Next, we stop by Askeran, Azerbaijan, where we see the Azerbaijani town and its mosque largely destroyed – by Armenian firepower during the conflict. The local farmers are processing grain and an Azerbaijani farmer talks about his pomegranates. In Hardut, an Armenian village near the Iranian border where we see lots of damage from the war, an Armenian farmer is not certain it his land is not in Azerbaijani territory. This establishes the pattern of the film, as each chapter attempts to provide voices and images from the perspective of both local Armenians and local Azerbaijanis.
Moving into Chapter 2 entitled “The Grey Stone,” we hear from Hakob Arshakyan, head of Shurnukh village. An Armenian farmer says with some irony that half of his barn is now in Azerbaijan. From his barn, he can see the nearby Azeribaijani camp and also the Russian peace-keepers in Surnuxu. Stefan Movsisyan is a farmer in the same village, but the new lines of demarcation have left him without his house and he is staying with an Armenian family elsewhere.
The theme of displacement looms large in the next section of the documentary film. In Berd Zor, in Chapter 3, “The Smoke,” we see Armenian farmers burning their houses before leaving their villages. As we see in Chapter 4, “Homes,” many Armenians are packing up their belongings with the help of Armenian soldiers and having no idea where they will go next. In Karakent, Azerbaijan, an Azerbaijani woman is out feeding her chickens and later she confides that she has one grandson dead, one in the hospital and uncertain about the whereabouts of the third. Her husband Khoirk Grigoryan says “I am not satisfied with the outcome of the war.”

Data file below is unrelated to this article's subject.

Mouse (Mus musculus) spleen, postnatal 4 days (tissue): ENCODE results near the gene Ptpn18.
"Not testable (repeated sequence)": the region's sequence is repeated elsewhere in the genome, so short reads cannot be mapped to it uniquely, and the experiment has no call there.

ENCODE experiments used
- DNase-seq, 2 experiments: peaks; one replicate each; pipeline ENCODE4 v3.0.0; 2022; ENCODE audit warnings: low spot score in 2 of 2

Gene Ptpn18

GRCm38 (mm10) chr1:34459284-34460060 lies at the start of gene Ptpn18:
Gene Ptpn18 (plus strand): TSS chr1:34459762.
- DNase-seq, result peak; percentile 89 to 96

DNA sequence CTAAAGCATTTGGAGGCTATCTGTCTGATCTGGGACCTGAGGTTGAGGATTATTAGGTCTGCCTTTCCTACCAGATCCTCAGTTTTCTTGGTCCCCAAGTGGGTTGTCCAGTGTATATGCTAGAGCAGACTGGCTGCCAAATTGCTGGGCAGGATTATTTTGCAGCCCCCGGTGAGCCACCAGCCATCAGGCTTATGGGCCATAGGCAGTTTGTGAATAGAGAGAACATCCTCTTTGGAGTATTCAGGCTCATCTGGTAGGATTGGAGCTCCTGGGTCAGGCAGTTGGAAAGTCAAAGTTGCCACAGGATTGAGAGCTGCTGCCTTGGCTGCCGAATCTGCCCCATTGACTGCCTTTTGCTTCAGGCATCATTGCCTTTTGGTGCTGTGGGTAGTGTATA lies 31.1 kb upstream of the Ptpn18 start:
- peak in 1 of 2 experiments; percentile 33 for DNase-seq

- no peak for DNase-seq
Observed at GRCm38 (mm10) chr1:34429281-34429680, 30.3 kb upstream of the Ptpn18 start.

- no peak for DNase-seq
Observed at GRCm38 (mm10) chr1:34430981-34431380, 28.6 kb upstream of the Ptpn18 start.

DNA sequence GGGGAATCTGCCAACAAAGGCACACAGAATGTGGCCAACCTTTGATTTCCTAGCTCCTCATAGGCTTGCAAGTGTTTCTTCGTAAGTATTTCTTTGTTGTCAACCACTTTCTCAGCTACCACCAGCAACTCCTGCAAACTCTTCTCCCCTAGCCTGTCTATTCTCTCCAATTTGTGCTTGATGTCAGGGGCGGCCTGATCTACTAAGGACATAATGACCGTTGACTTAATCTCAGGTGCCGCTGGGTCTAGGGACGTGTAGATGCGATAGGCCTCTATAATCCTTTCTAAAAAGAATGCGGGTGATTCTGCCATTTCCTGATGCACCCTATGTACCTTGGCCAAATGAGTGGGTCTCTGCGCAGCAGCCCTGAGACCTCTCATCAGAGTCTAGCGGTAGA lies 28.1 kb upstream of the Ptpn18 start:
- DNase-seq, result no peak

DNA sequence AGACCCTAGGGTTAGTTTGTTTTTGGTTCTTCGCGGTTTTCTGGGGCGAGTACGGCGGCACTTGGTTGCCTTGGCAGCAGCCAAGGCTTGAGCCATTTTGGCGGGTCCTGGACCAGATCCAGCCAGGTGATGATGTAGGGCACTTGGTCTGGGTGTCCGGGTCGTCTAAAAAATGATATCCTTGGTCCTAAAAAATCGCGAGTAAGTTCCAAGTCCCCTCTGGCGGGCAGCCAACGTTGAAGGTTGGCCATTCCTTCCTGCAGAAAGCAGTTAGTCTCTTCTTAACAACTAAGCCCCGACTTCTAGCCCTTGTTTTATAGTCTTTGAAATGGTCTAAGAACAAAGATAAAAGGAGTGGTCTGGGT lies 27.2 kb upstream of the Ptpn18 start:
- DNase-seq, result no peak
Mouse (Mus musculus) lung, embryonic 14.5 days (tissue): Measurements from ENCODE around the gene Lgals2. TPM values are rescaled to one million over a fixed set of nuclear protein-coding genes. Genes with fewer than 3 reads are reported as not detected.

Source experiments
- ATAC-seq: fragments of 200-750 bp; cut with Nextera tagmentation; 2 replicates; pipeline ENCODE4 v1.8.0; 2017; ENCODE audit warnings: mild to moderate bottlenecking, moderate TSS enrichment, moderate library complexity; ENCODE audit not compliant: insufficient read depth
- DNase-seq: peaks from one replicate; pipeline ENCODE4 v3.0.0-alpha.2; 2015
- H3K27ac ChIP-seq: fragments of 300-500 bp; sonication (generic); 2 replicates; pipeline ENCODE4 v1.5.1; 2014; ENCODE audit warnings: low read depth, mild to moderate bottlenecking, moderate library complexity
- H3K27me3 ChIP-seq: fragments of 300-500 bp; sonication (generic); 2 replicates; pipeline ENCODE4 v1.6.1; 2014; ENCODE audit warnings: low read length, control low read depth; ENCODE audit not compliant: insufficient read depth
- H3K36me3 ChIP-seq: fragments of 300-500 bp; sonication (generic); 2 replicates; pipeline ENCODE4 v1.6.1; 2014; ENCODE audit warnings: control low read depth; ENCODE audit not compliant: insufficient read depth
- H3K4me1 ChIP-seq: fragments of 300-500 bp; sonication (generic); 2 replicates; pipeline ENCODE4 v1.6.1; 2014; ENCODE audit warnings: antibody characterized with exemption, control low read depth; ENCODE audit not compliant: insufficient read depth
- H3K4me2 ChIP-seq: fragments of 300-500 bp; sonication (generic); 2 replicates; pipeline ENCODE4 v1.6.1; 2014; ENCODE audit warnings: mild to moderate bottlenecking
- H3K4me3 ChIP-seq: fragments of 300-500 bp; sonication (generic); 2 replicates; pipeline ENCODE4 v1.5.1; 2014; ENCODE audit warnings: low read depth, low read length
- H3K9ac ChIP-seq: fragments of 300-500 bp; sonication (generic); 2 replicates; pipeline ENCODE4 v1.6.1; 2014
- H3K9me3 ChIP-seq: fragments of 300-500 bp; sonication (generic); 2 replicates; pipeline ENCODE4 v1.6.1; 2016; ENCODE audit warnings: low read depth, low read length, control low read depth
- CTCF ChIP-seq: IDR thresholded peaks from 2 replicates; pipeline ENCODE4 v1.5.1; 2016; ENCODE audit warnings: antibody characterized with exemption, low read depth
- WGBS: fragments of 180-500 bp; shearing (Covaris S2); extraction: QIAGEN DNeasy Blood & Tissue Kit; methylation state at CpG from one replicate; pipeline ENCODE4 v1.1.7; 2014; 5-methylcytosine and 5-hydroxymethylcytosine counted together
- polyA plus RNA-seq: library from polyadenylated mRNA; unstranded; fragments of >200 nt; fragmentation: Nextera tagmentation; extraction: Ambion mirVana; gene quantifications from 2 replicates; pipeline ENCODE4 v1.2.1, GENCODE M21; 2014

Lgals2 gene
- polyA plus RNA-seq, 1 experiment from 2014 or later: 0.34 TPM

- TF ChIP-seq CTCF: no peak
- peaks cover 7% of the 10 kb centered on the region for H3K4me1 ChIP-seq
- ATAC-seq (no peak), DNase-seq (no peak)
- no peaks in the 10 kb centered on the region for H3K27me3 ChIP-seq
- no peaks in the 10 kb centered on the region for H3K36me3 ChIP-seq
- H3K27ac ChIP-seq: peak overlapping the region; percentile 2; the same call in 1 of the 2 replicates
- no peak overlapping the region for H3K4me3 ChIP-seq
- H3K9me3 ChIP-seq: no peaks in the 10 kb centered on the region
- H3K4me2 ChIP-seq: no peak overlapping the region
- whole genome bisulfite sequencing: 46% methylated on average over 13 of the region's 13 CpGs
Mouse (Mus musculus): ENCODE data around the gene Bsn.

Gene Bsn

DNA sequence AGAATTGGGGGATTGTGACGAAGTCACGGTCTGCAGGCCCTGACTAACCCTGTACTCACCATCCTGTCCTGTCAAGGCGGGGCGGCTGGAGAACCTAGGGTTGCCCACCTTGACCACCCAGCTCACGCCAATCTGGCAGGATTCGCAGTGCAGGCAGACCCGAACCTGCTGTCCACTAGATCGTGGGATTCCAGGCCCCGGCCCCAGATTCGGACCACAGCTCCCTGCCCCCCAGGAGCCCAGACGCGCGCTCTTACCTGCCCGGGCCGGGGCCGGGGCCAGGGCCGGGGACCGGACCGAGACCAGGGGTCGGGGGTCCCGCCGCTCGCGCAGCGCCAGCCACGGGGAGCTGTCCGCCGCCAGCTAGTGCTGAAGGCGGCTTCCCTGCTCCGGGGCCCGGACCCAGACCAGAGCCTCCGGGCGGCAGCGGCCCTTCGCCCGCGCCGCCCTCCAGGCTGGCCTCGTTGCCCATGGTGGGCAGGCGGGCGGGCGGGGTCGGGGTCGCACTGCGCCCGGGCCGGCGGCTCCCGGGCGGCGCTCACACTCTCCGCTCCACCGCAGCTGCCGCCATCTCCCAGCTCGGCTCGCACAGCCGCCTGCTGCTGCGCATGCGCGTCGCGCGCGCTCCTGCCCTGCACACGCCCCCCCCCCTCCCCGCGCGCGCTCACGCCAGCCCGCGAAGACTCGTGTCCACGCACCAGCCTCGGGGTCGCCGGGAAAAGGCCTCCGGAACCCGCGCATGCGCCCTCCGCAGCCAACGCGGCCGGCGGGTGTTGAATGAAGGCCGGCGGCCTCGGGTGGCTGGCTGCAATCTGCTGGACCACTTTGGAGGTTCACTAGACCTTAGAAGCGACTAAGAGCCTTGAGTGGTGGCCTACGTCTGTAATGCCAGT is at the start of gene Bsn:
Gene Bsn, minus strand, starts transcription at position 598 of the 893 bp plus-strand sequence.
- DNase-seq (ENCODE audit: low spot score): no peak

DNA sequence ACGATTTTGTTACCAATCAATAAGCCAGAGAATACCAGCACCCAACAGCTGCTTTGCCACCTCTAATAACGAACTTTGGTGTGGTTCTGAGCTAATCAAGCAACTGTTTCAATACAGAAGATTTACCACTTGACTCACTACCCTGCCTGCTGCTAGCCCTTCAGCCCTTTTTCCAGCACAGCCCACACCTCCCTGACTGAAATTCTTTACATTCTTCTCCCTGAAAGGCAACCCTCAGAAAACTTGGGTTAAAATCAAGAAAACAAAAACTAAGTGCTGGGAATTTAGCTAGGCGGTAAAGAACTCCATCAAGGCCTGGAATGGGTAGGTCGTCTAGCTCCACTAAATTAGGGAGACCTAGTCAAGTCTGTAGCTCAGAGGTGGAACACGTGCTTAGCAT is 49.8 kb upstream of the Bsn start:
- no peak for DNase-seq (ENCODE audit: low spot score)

Chapter 5, “The Remains” returns us to the Armenians who are burning their houses before leaving in the village of Nor-Karmirovan. One Armenian resident says “If it is not mine, it will belong to no one.” Yet another man says he does not want to leave. He had been displaced once before back in 1994 from Karmiovan in the Martaraket region. He explains that he has just built his third house and is again unlucky. Yet other people are seen loading trucks with all the building materials that can remove from their homes.
The remainder of the films, in Chapters 6 -10, we focus on the soldiers in both the Armenian and Azerbaijani sides. Perhaps it was easier for the director to capture images of the Armenian soldiers and some even shared their own cell-phone images with him. The videos of the Azerbaijani soldiers look more “official” from a government point-of-view but do attempt to provide a balance perspective on the challenges of fighting in the mountains of Nogorno-Karabakh. We see Armenian soldiers killing a sheep and cooking it; images of damaged houses; and men searching for dead bodies in the debris of ruined buildings. There is a remarkable scene of local Armenians inside a bare Armenian church filled with candles, praying for the deceased. This is followed by a video of Azerbaijani soldiers with mine detectors looking for mines along the road.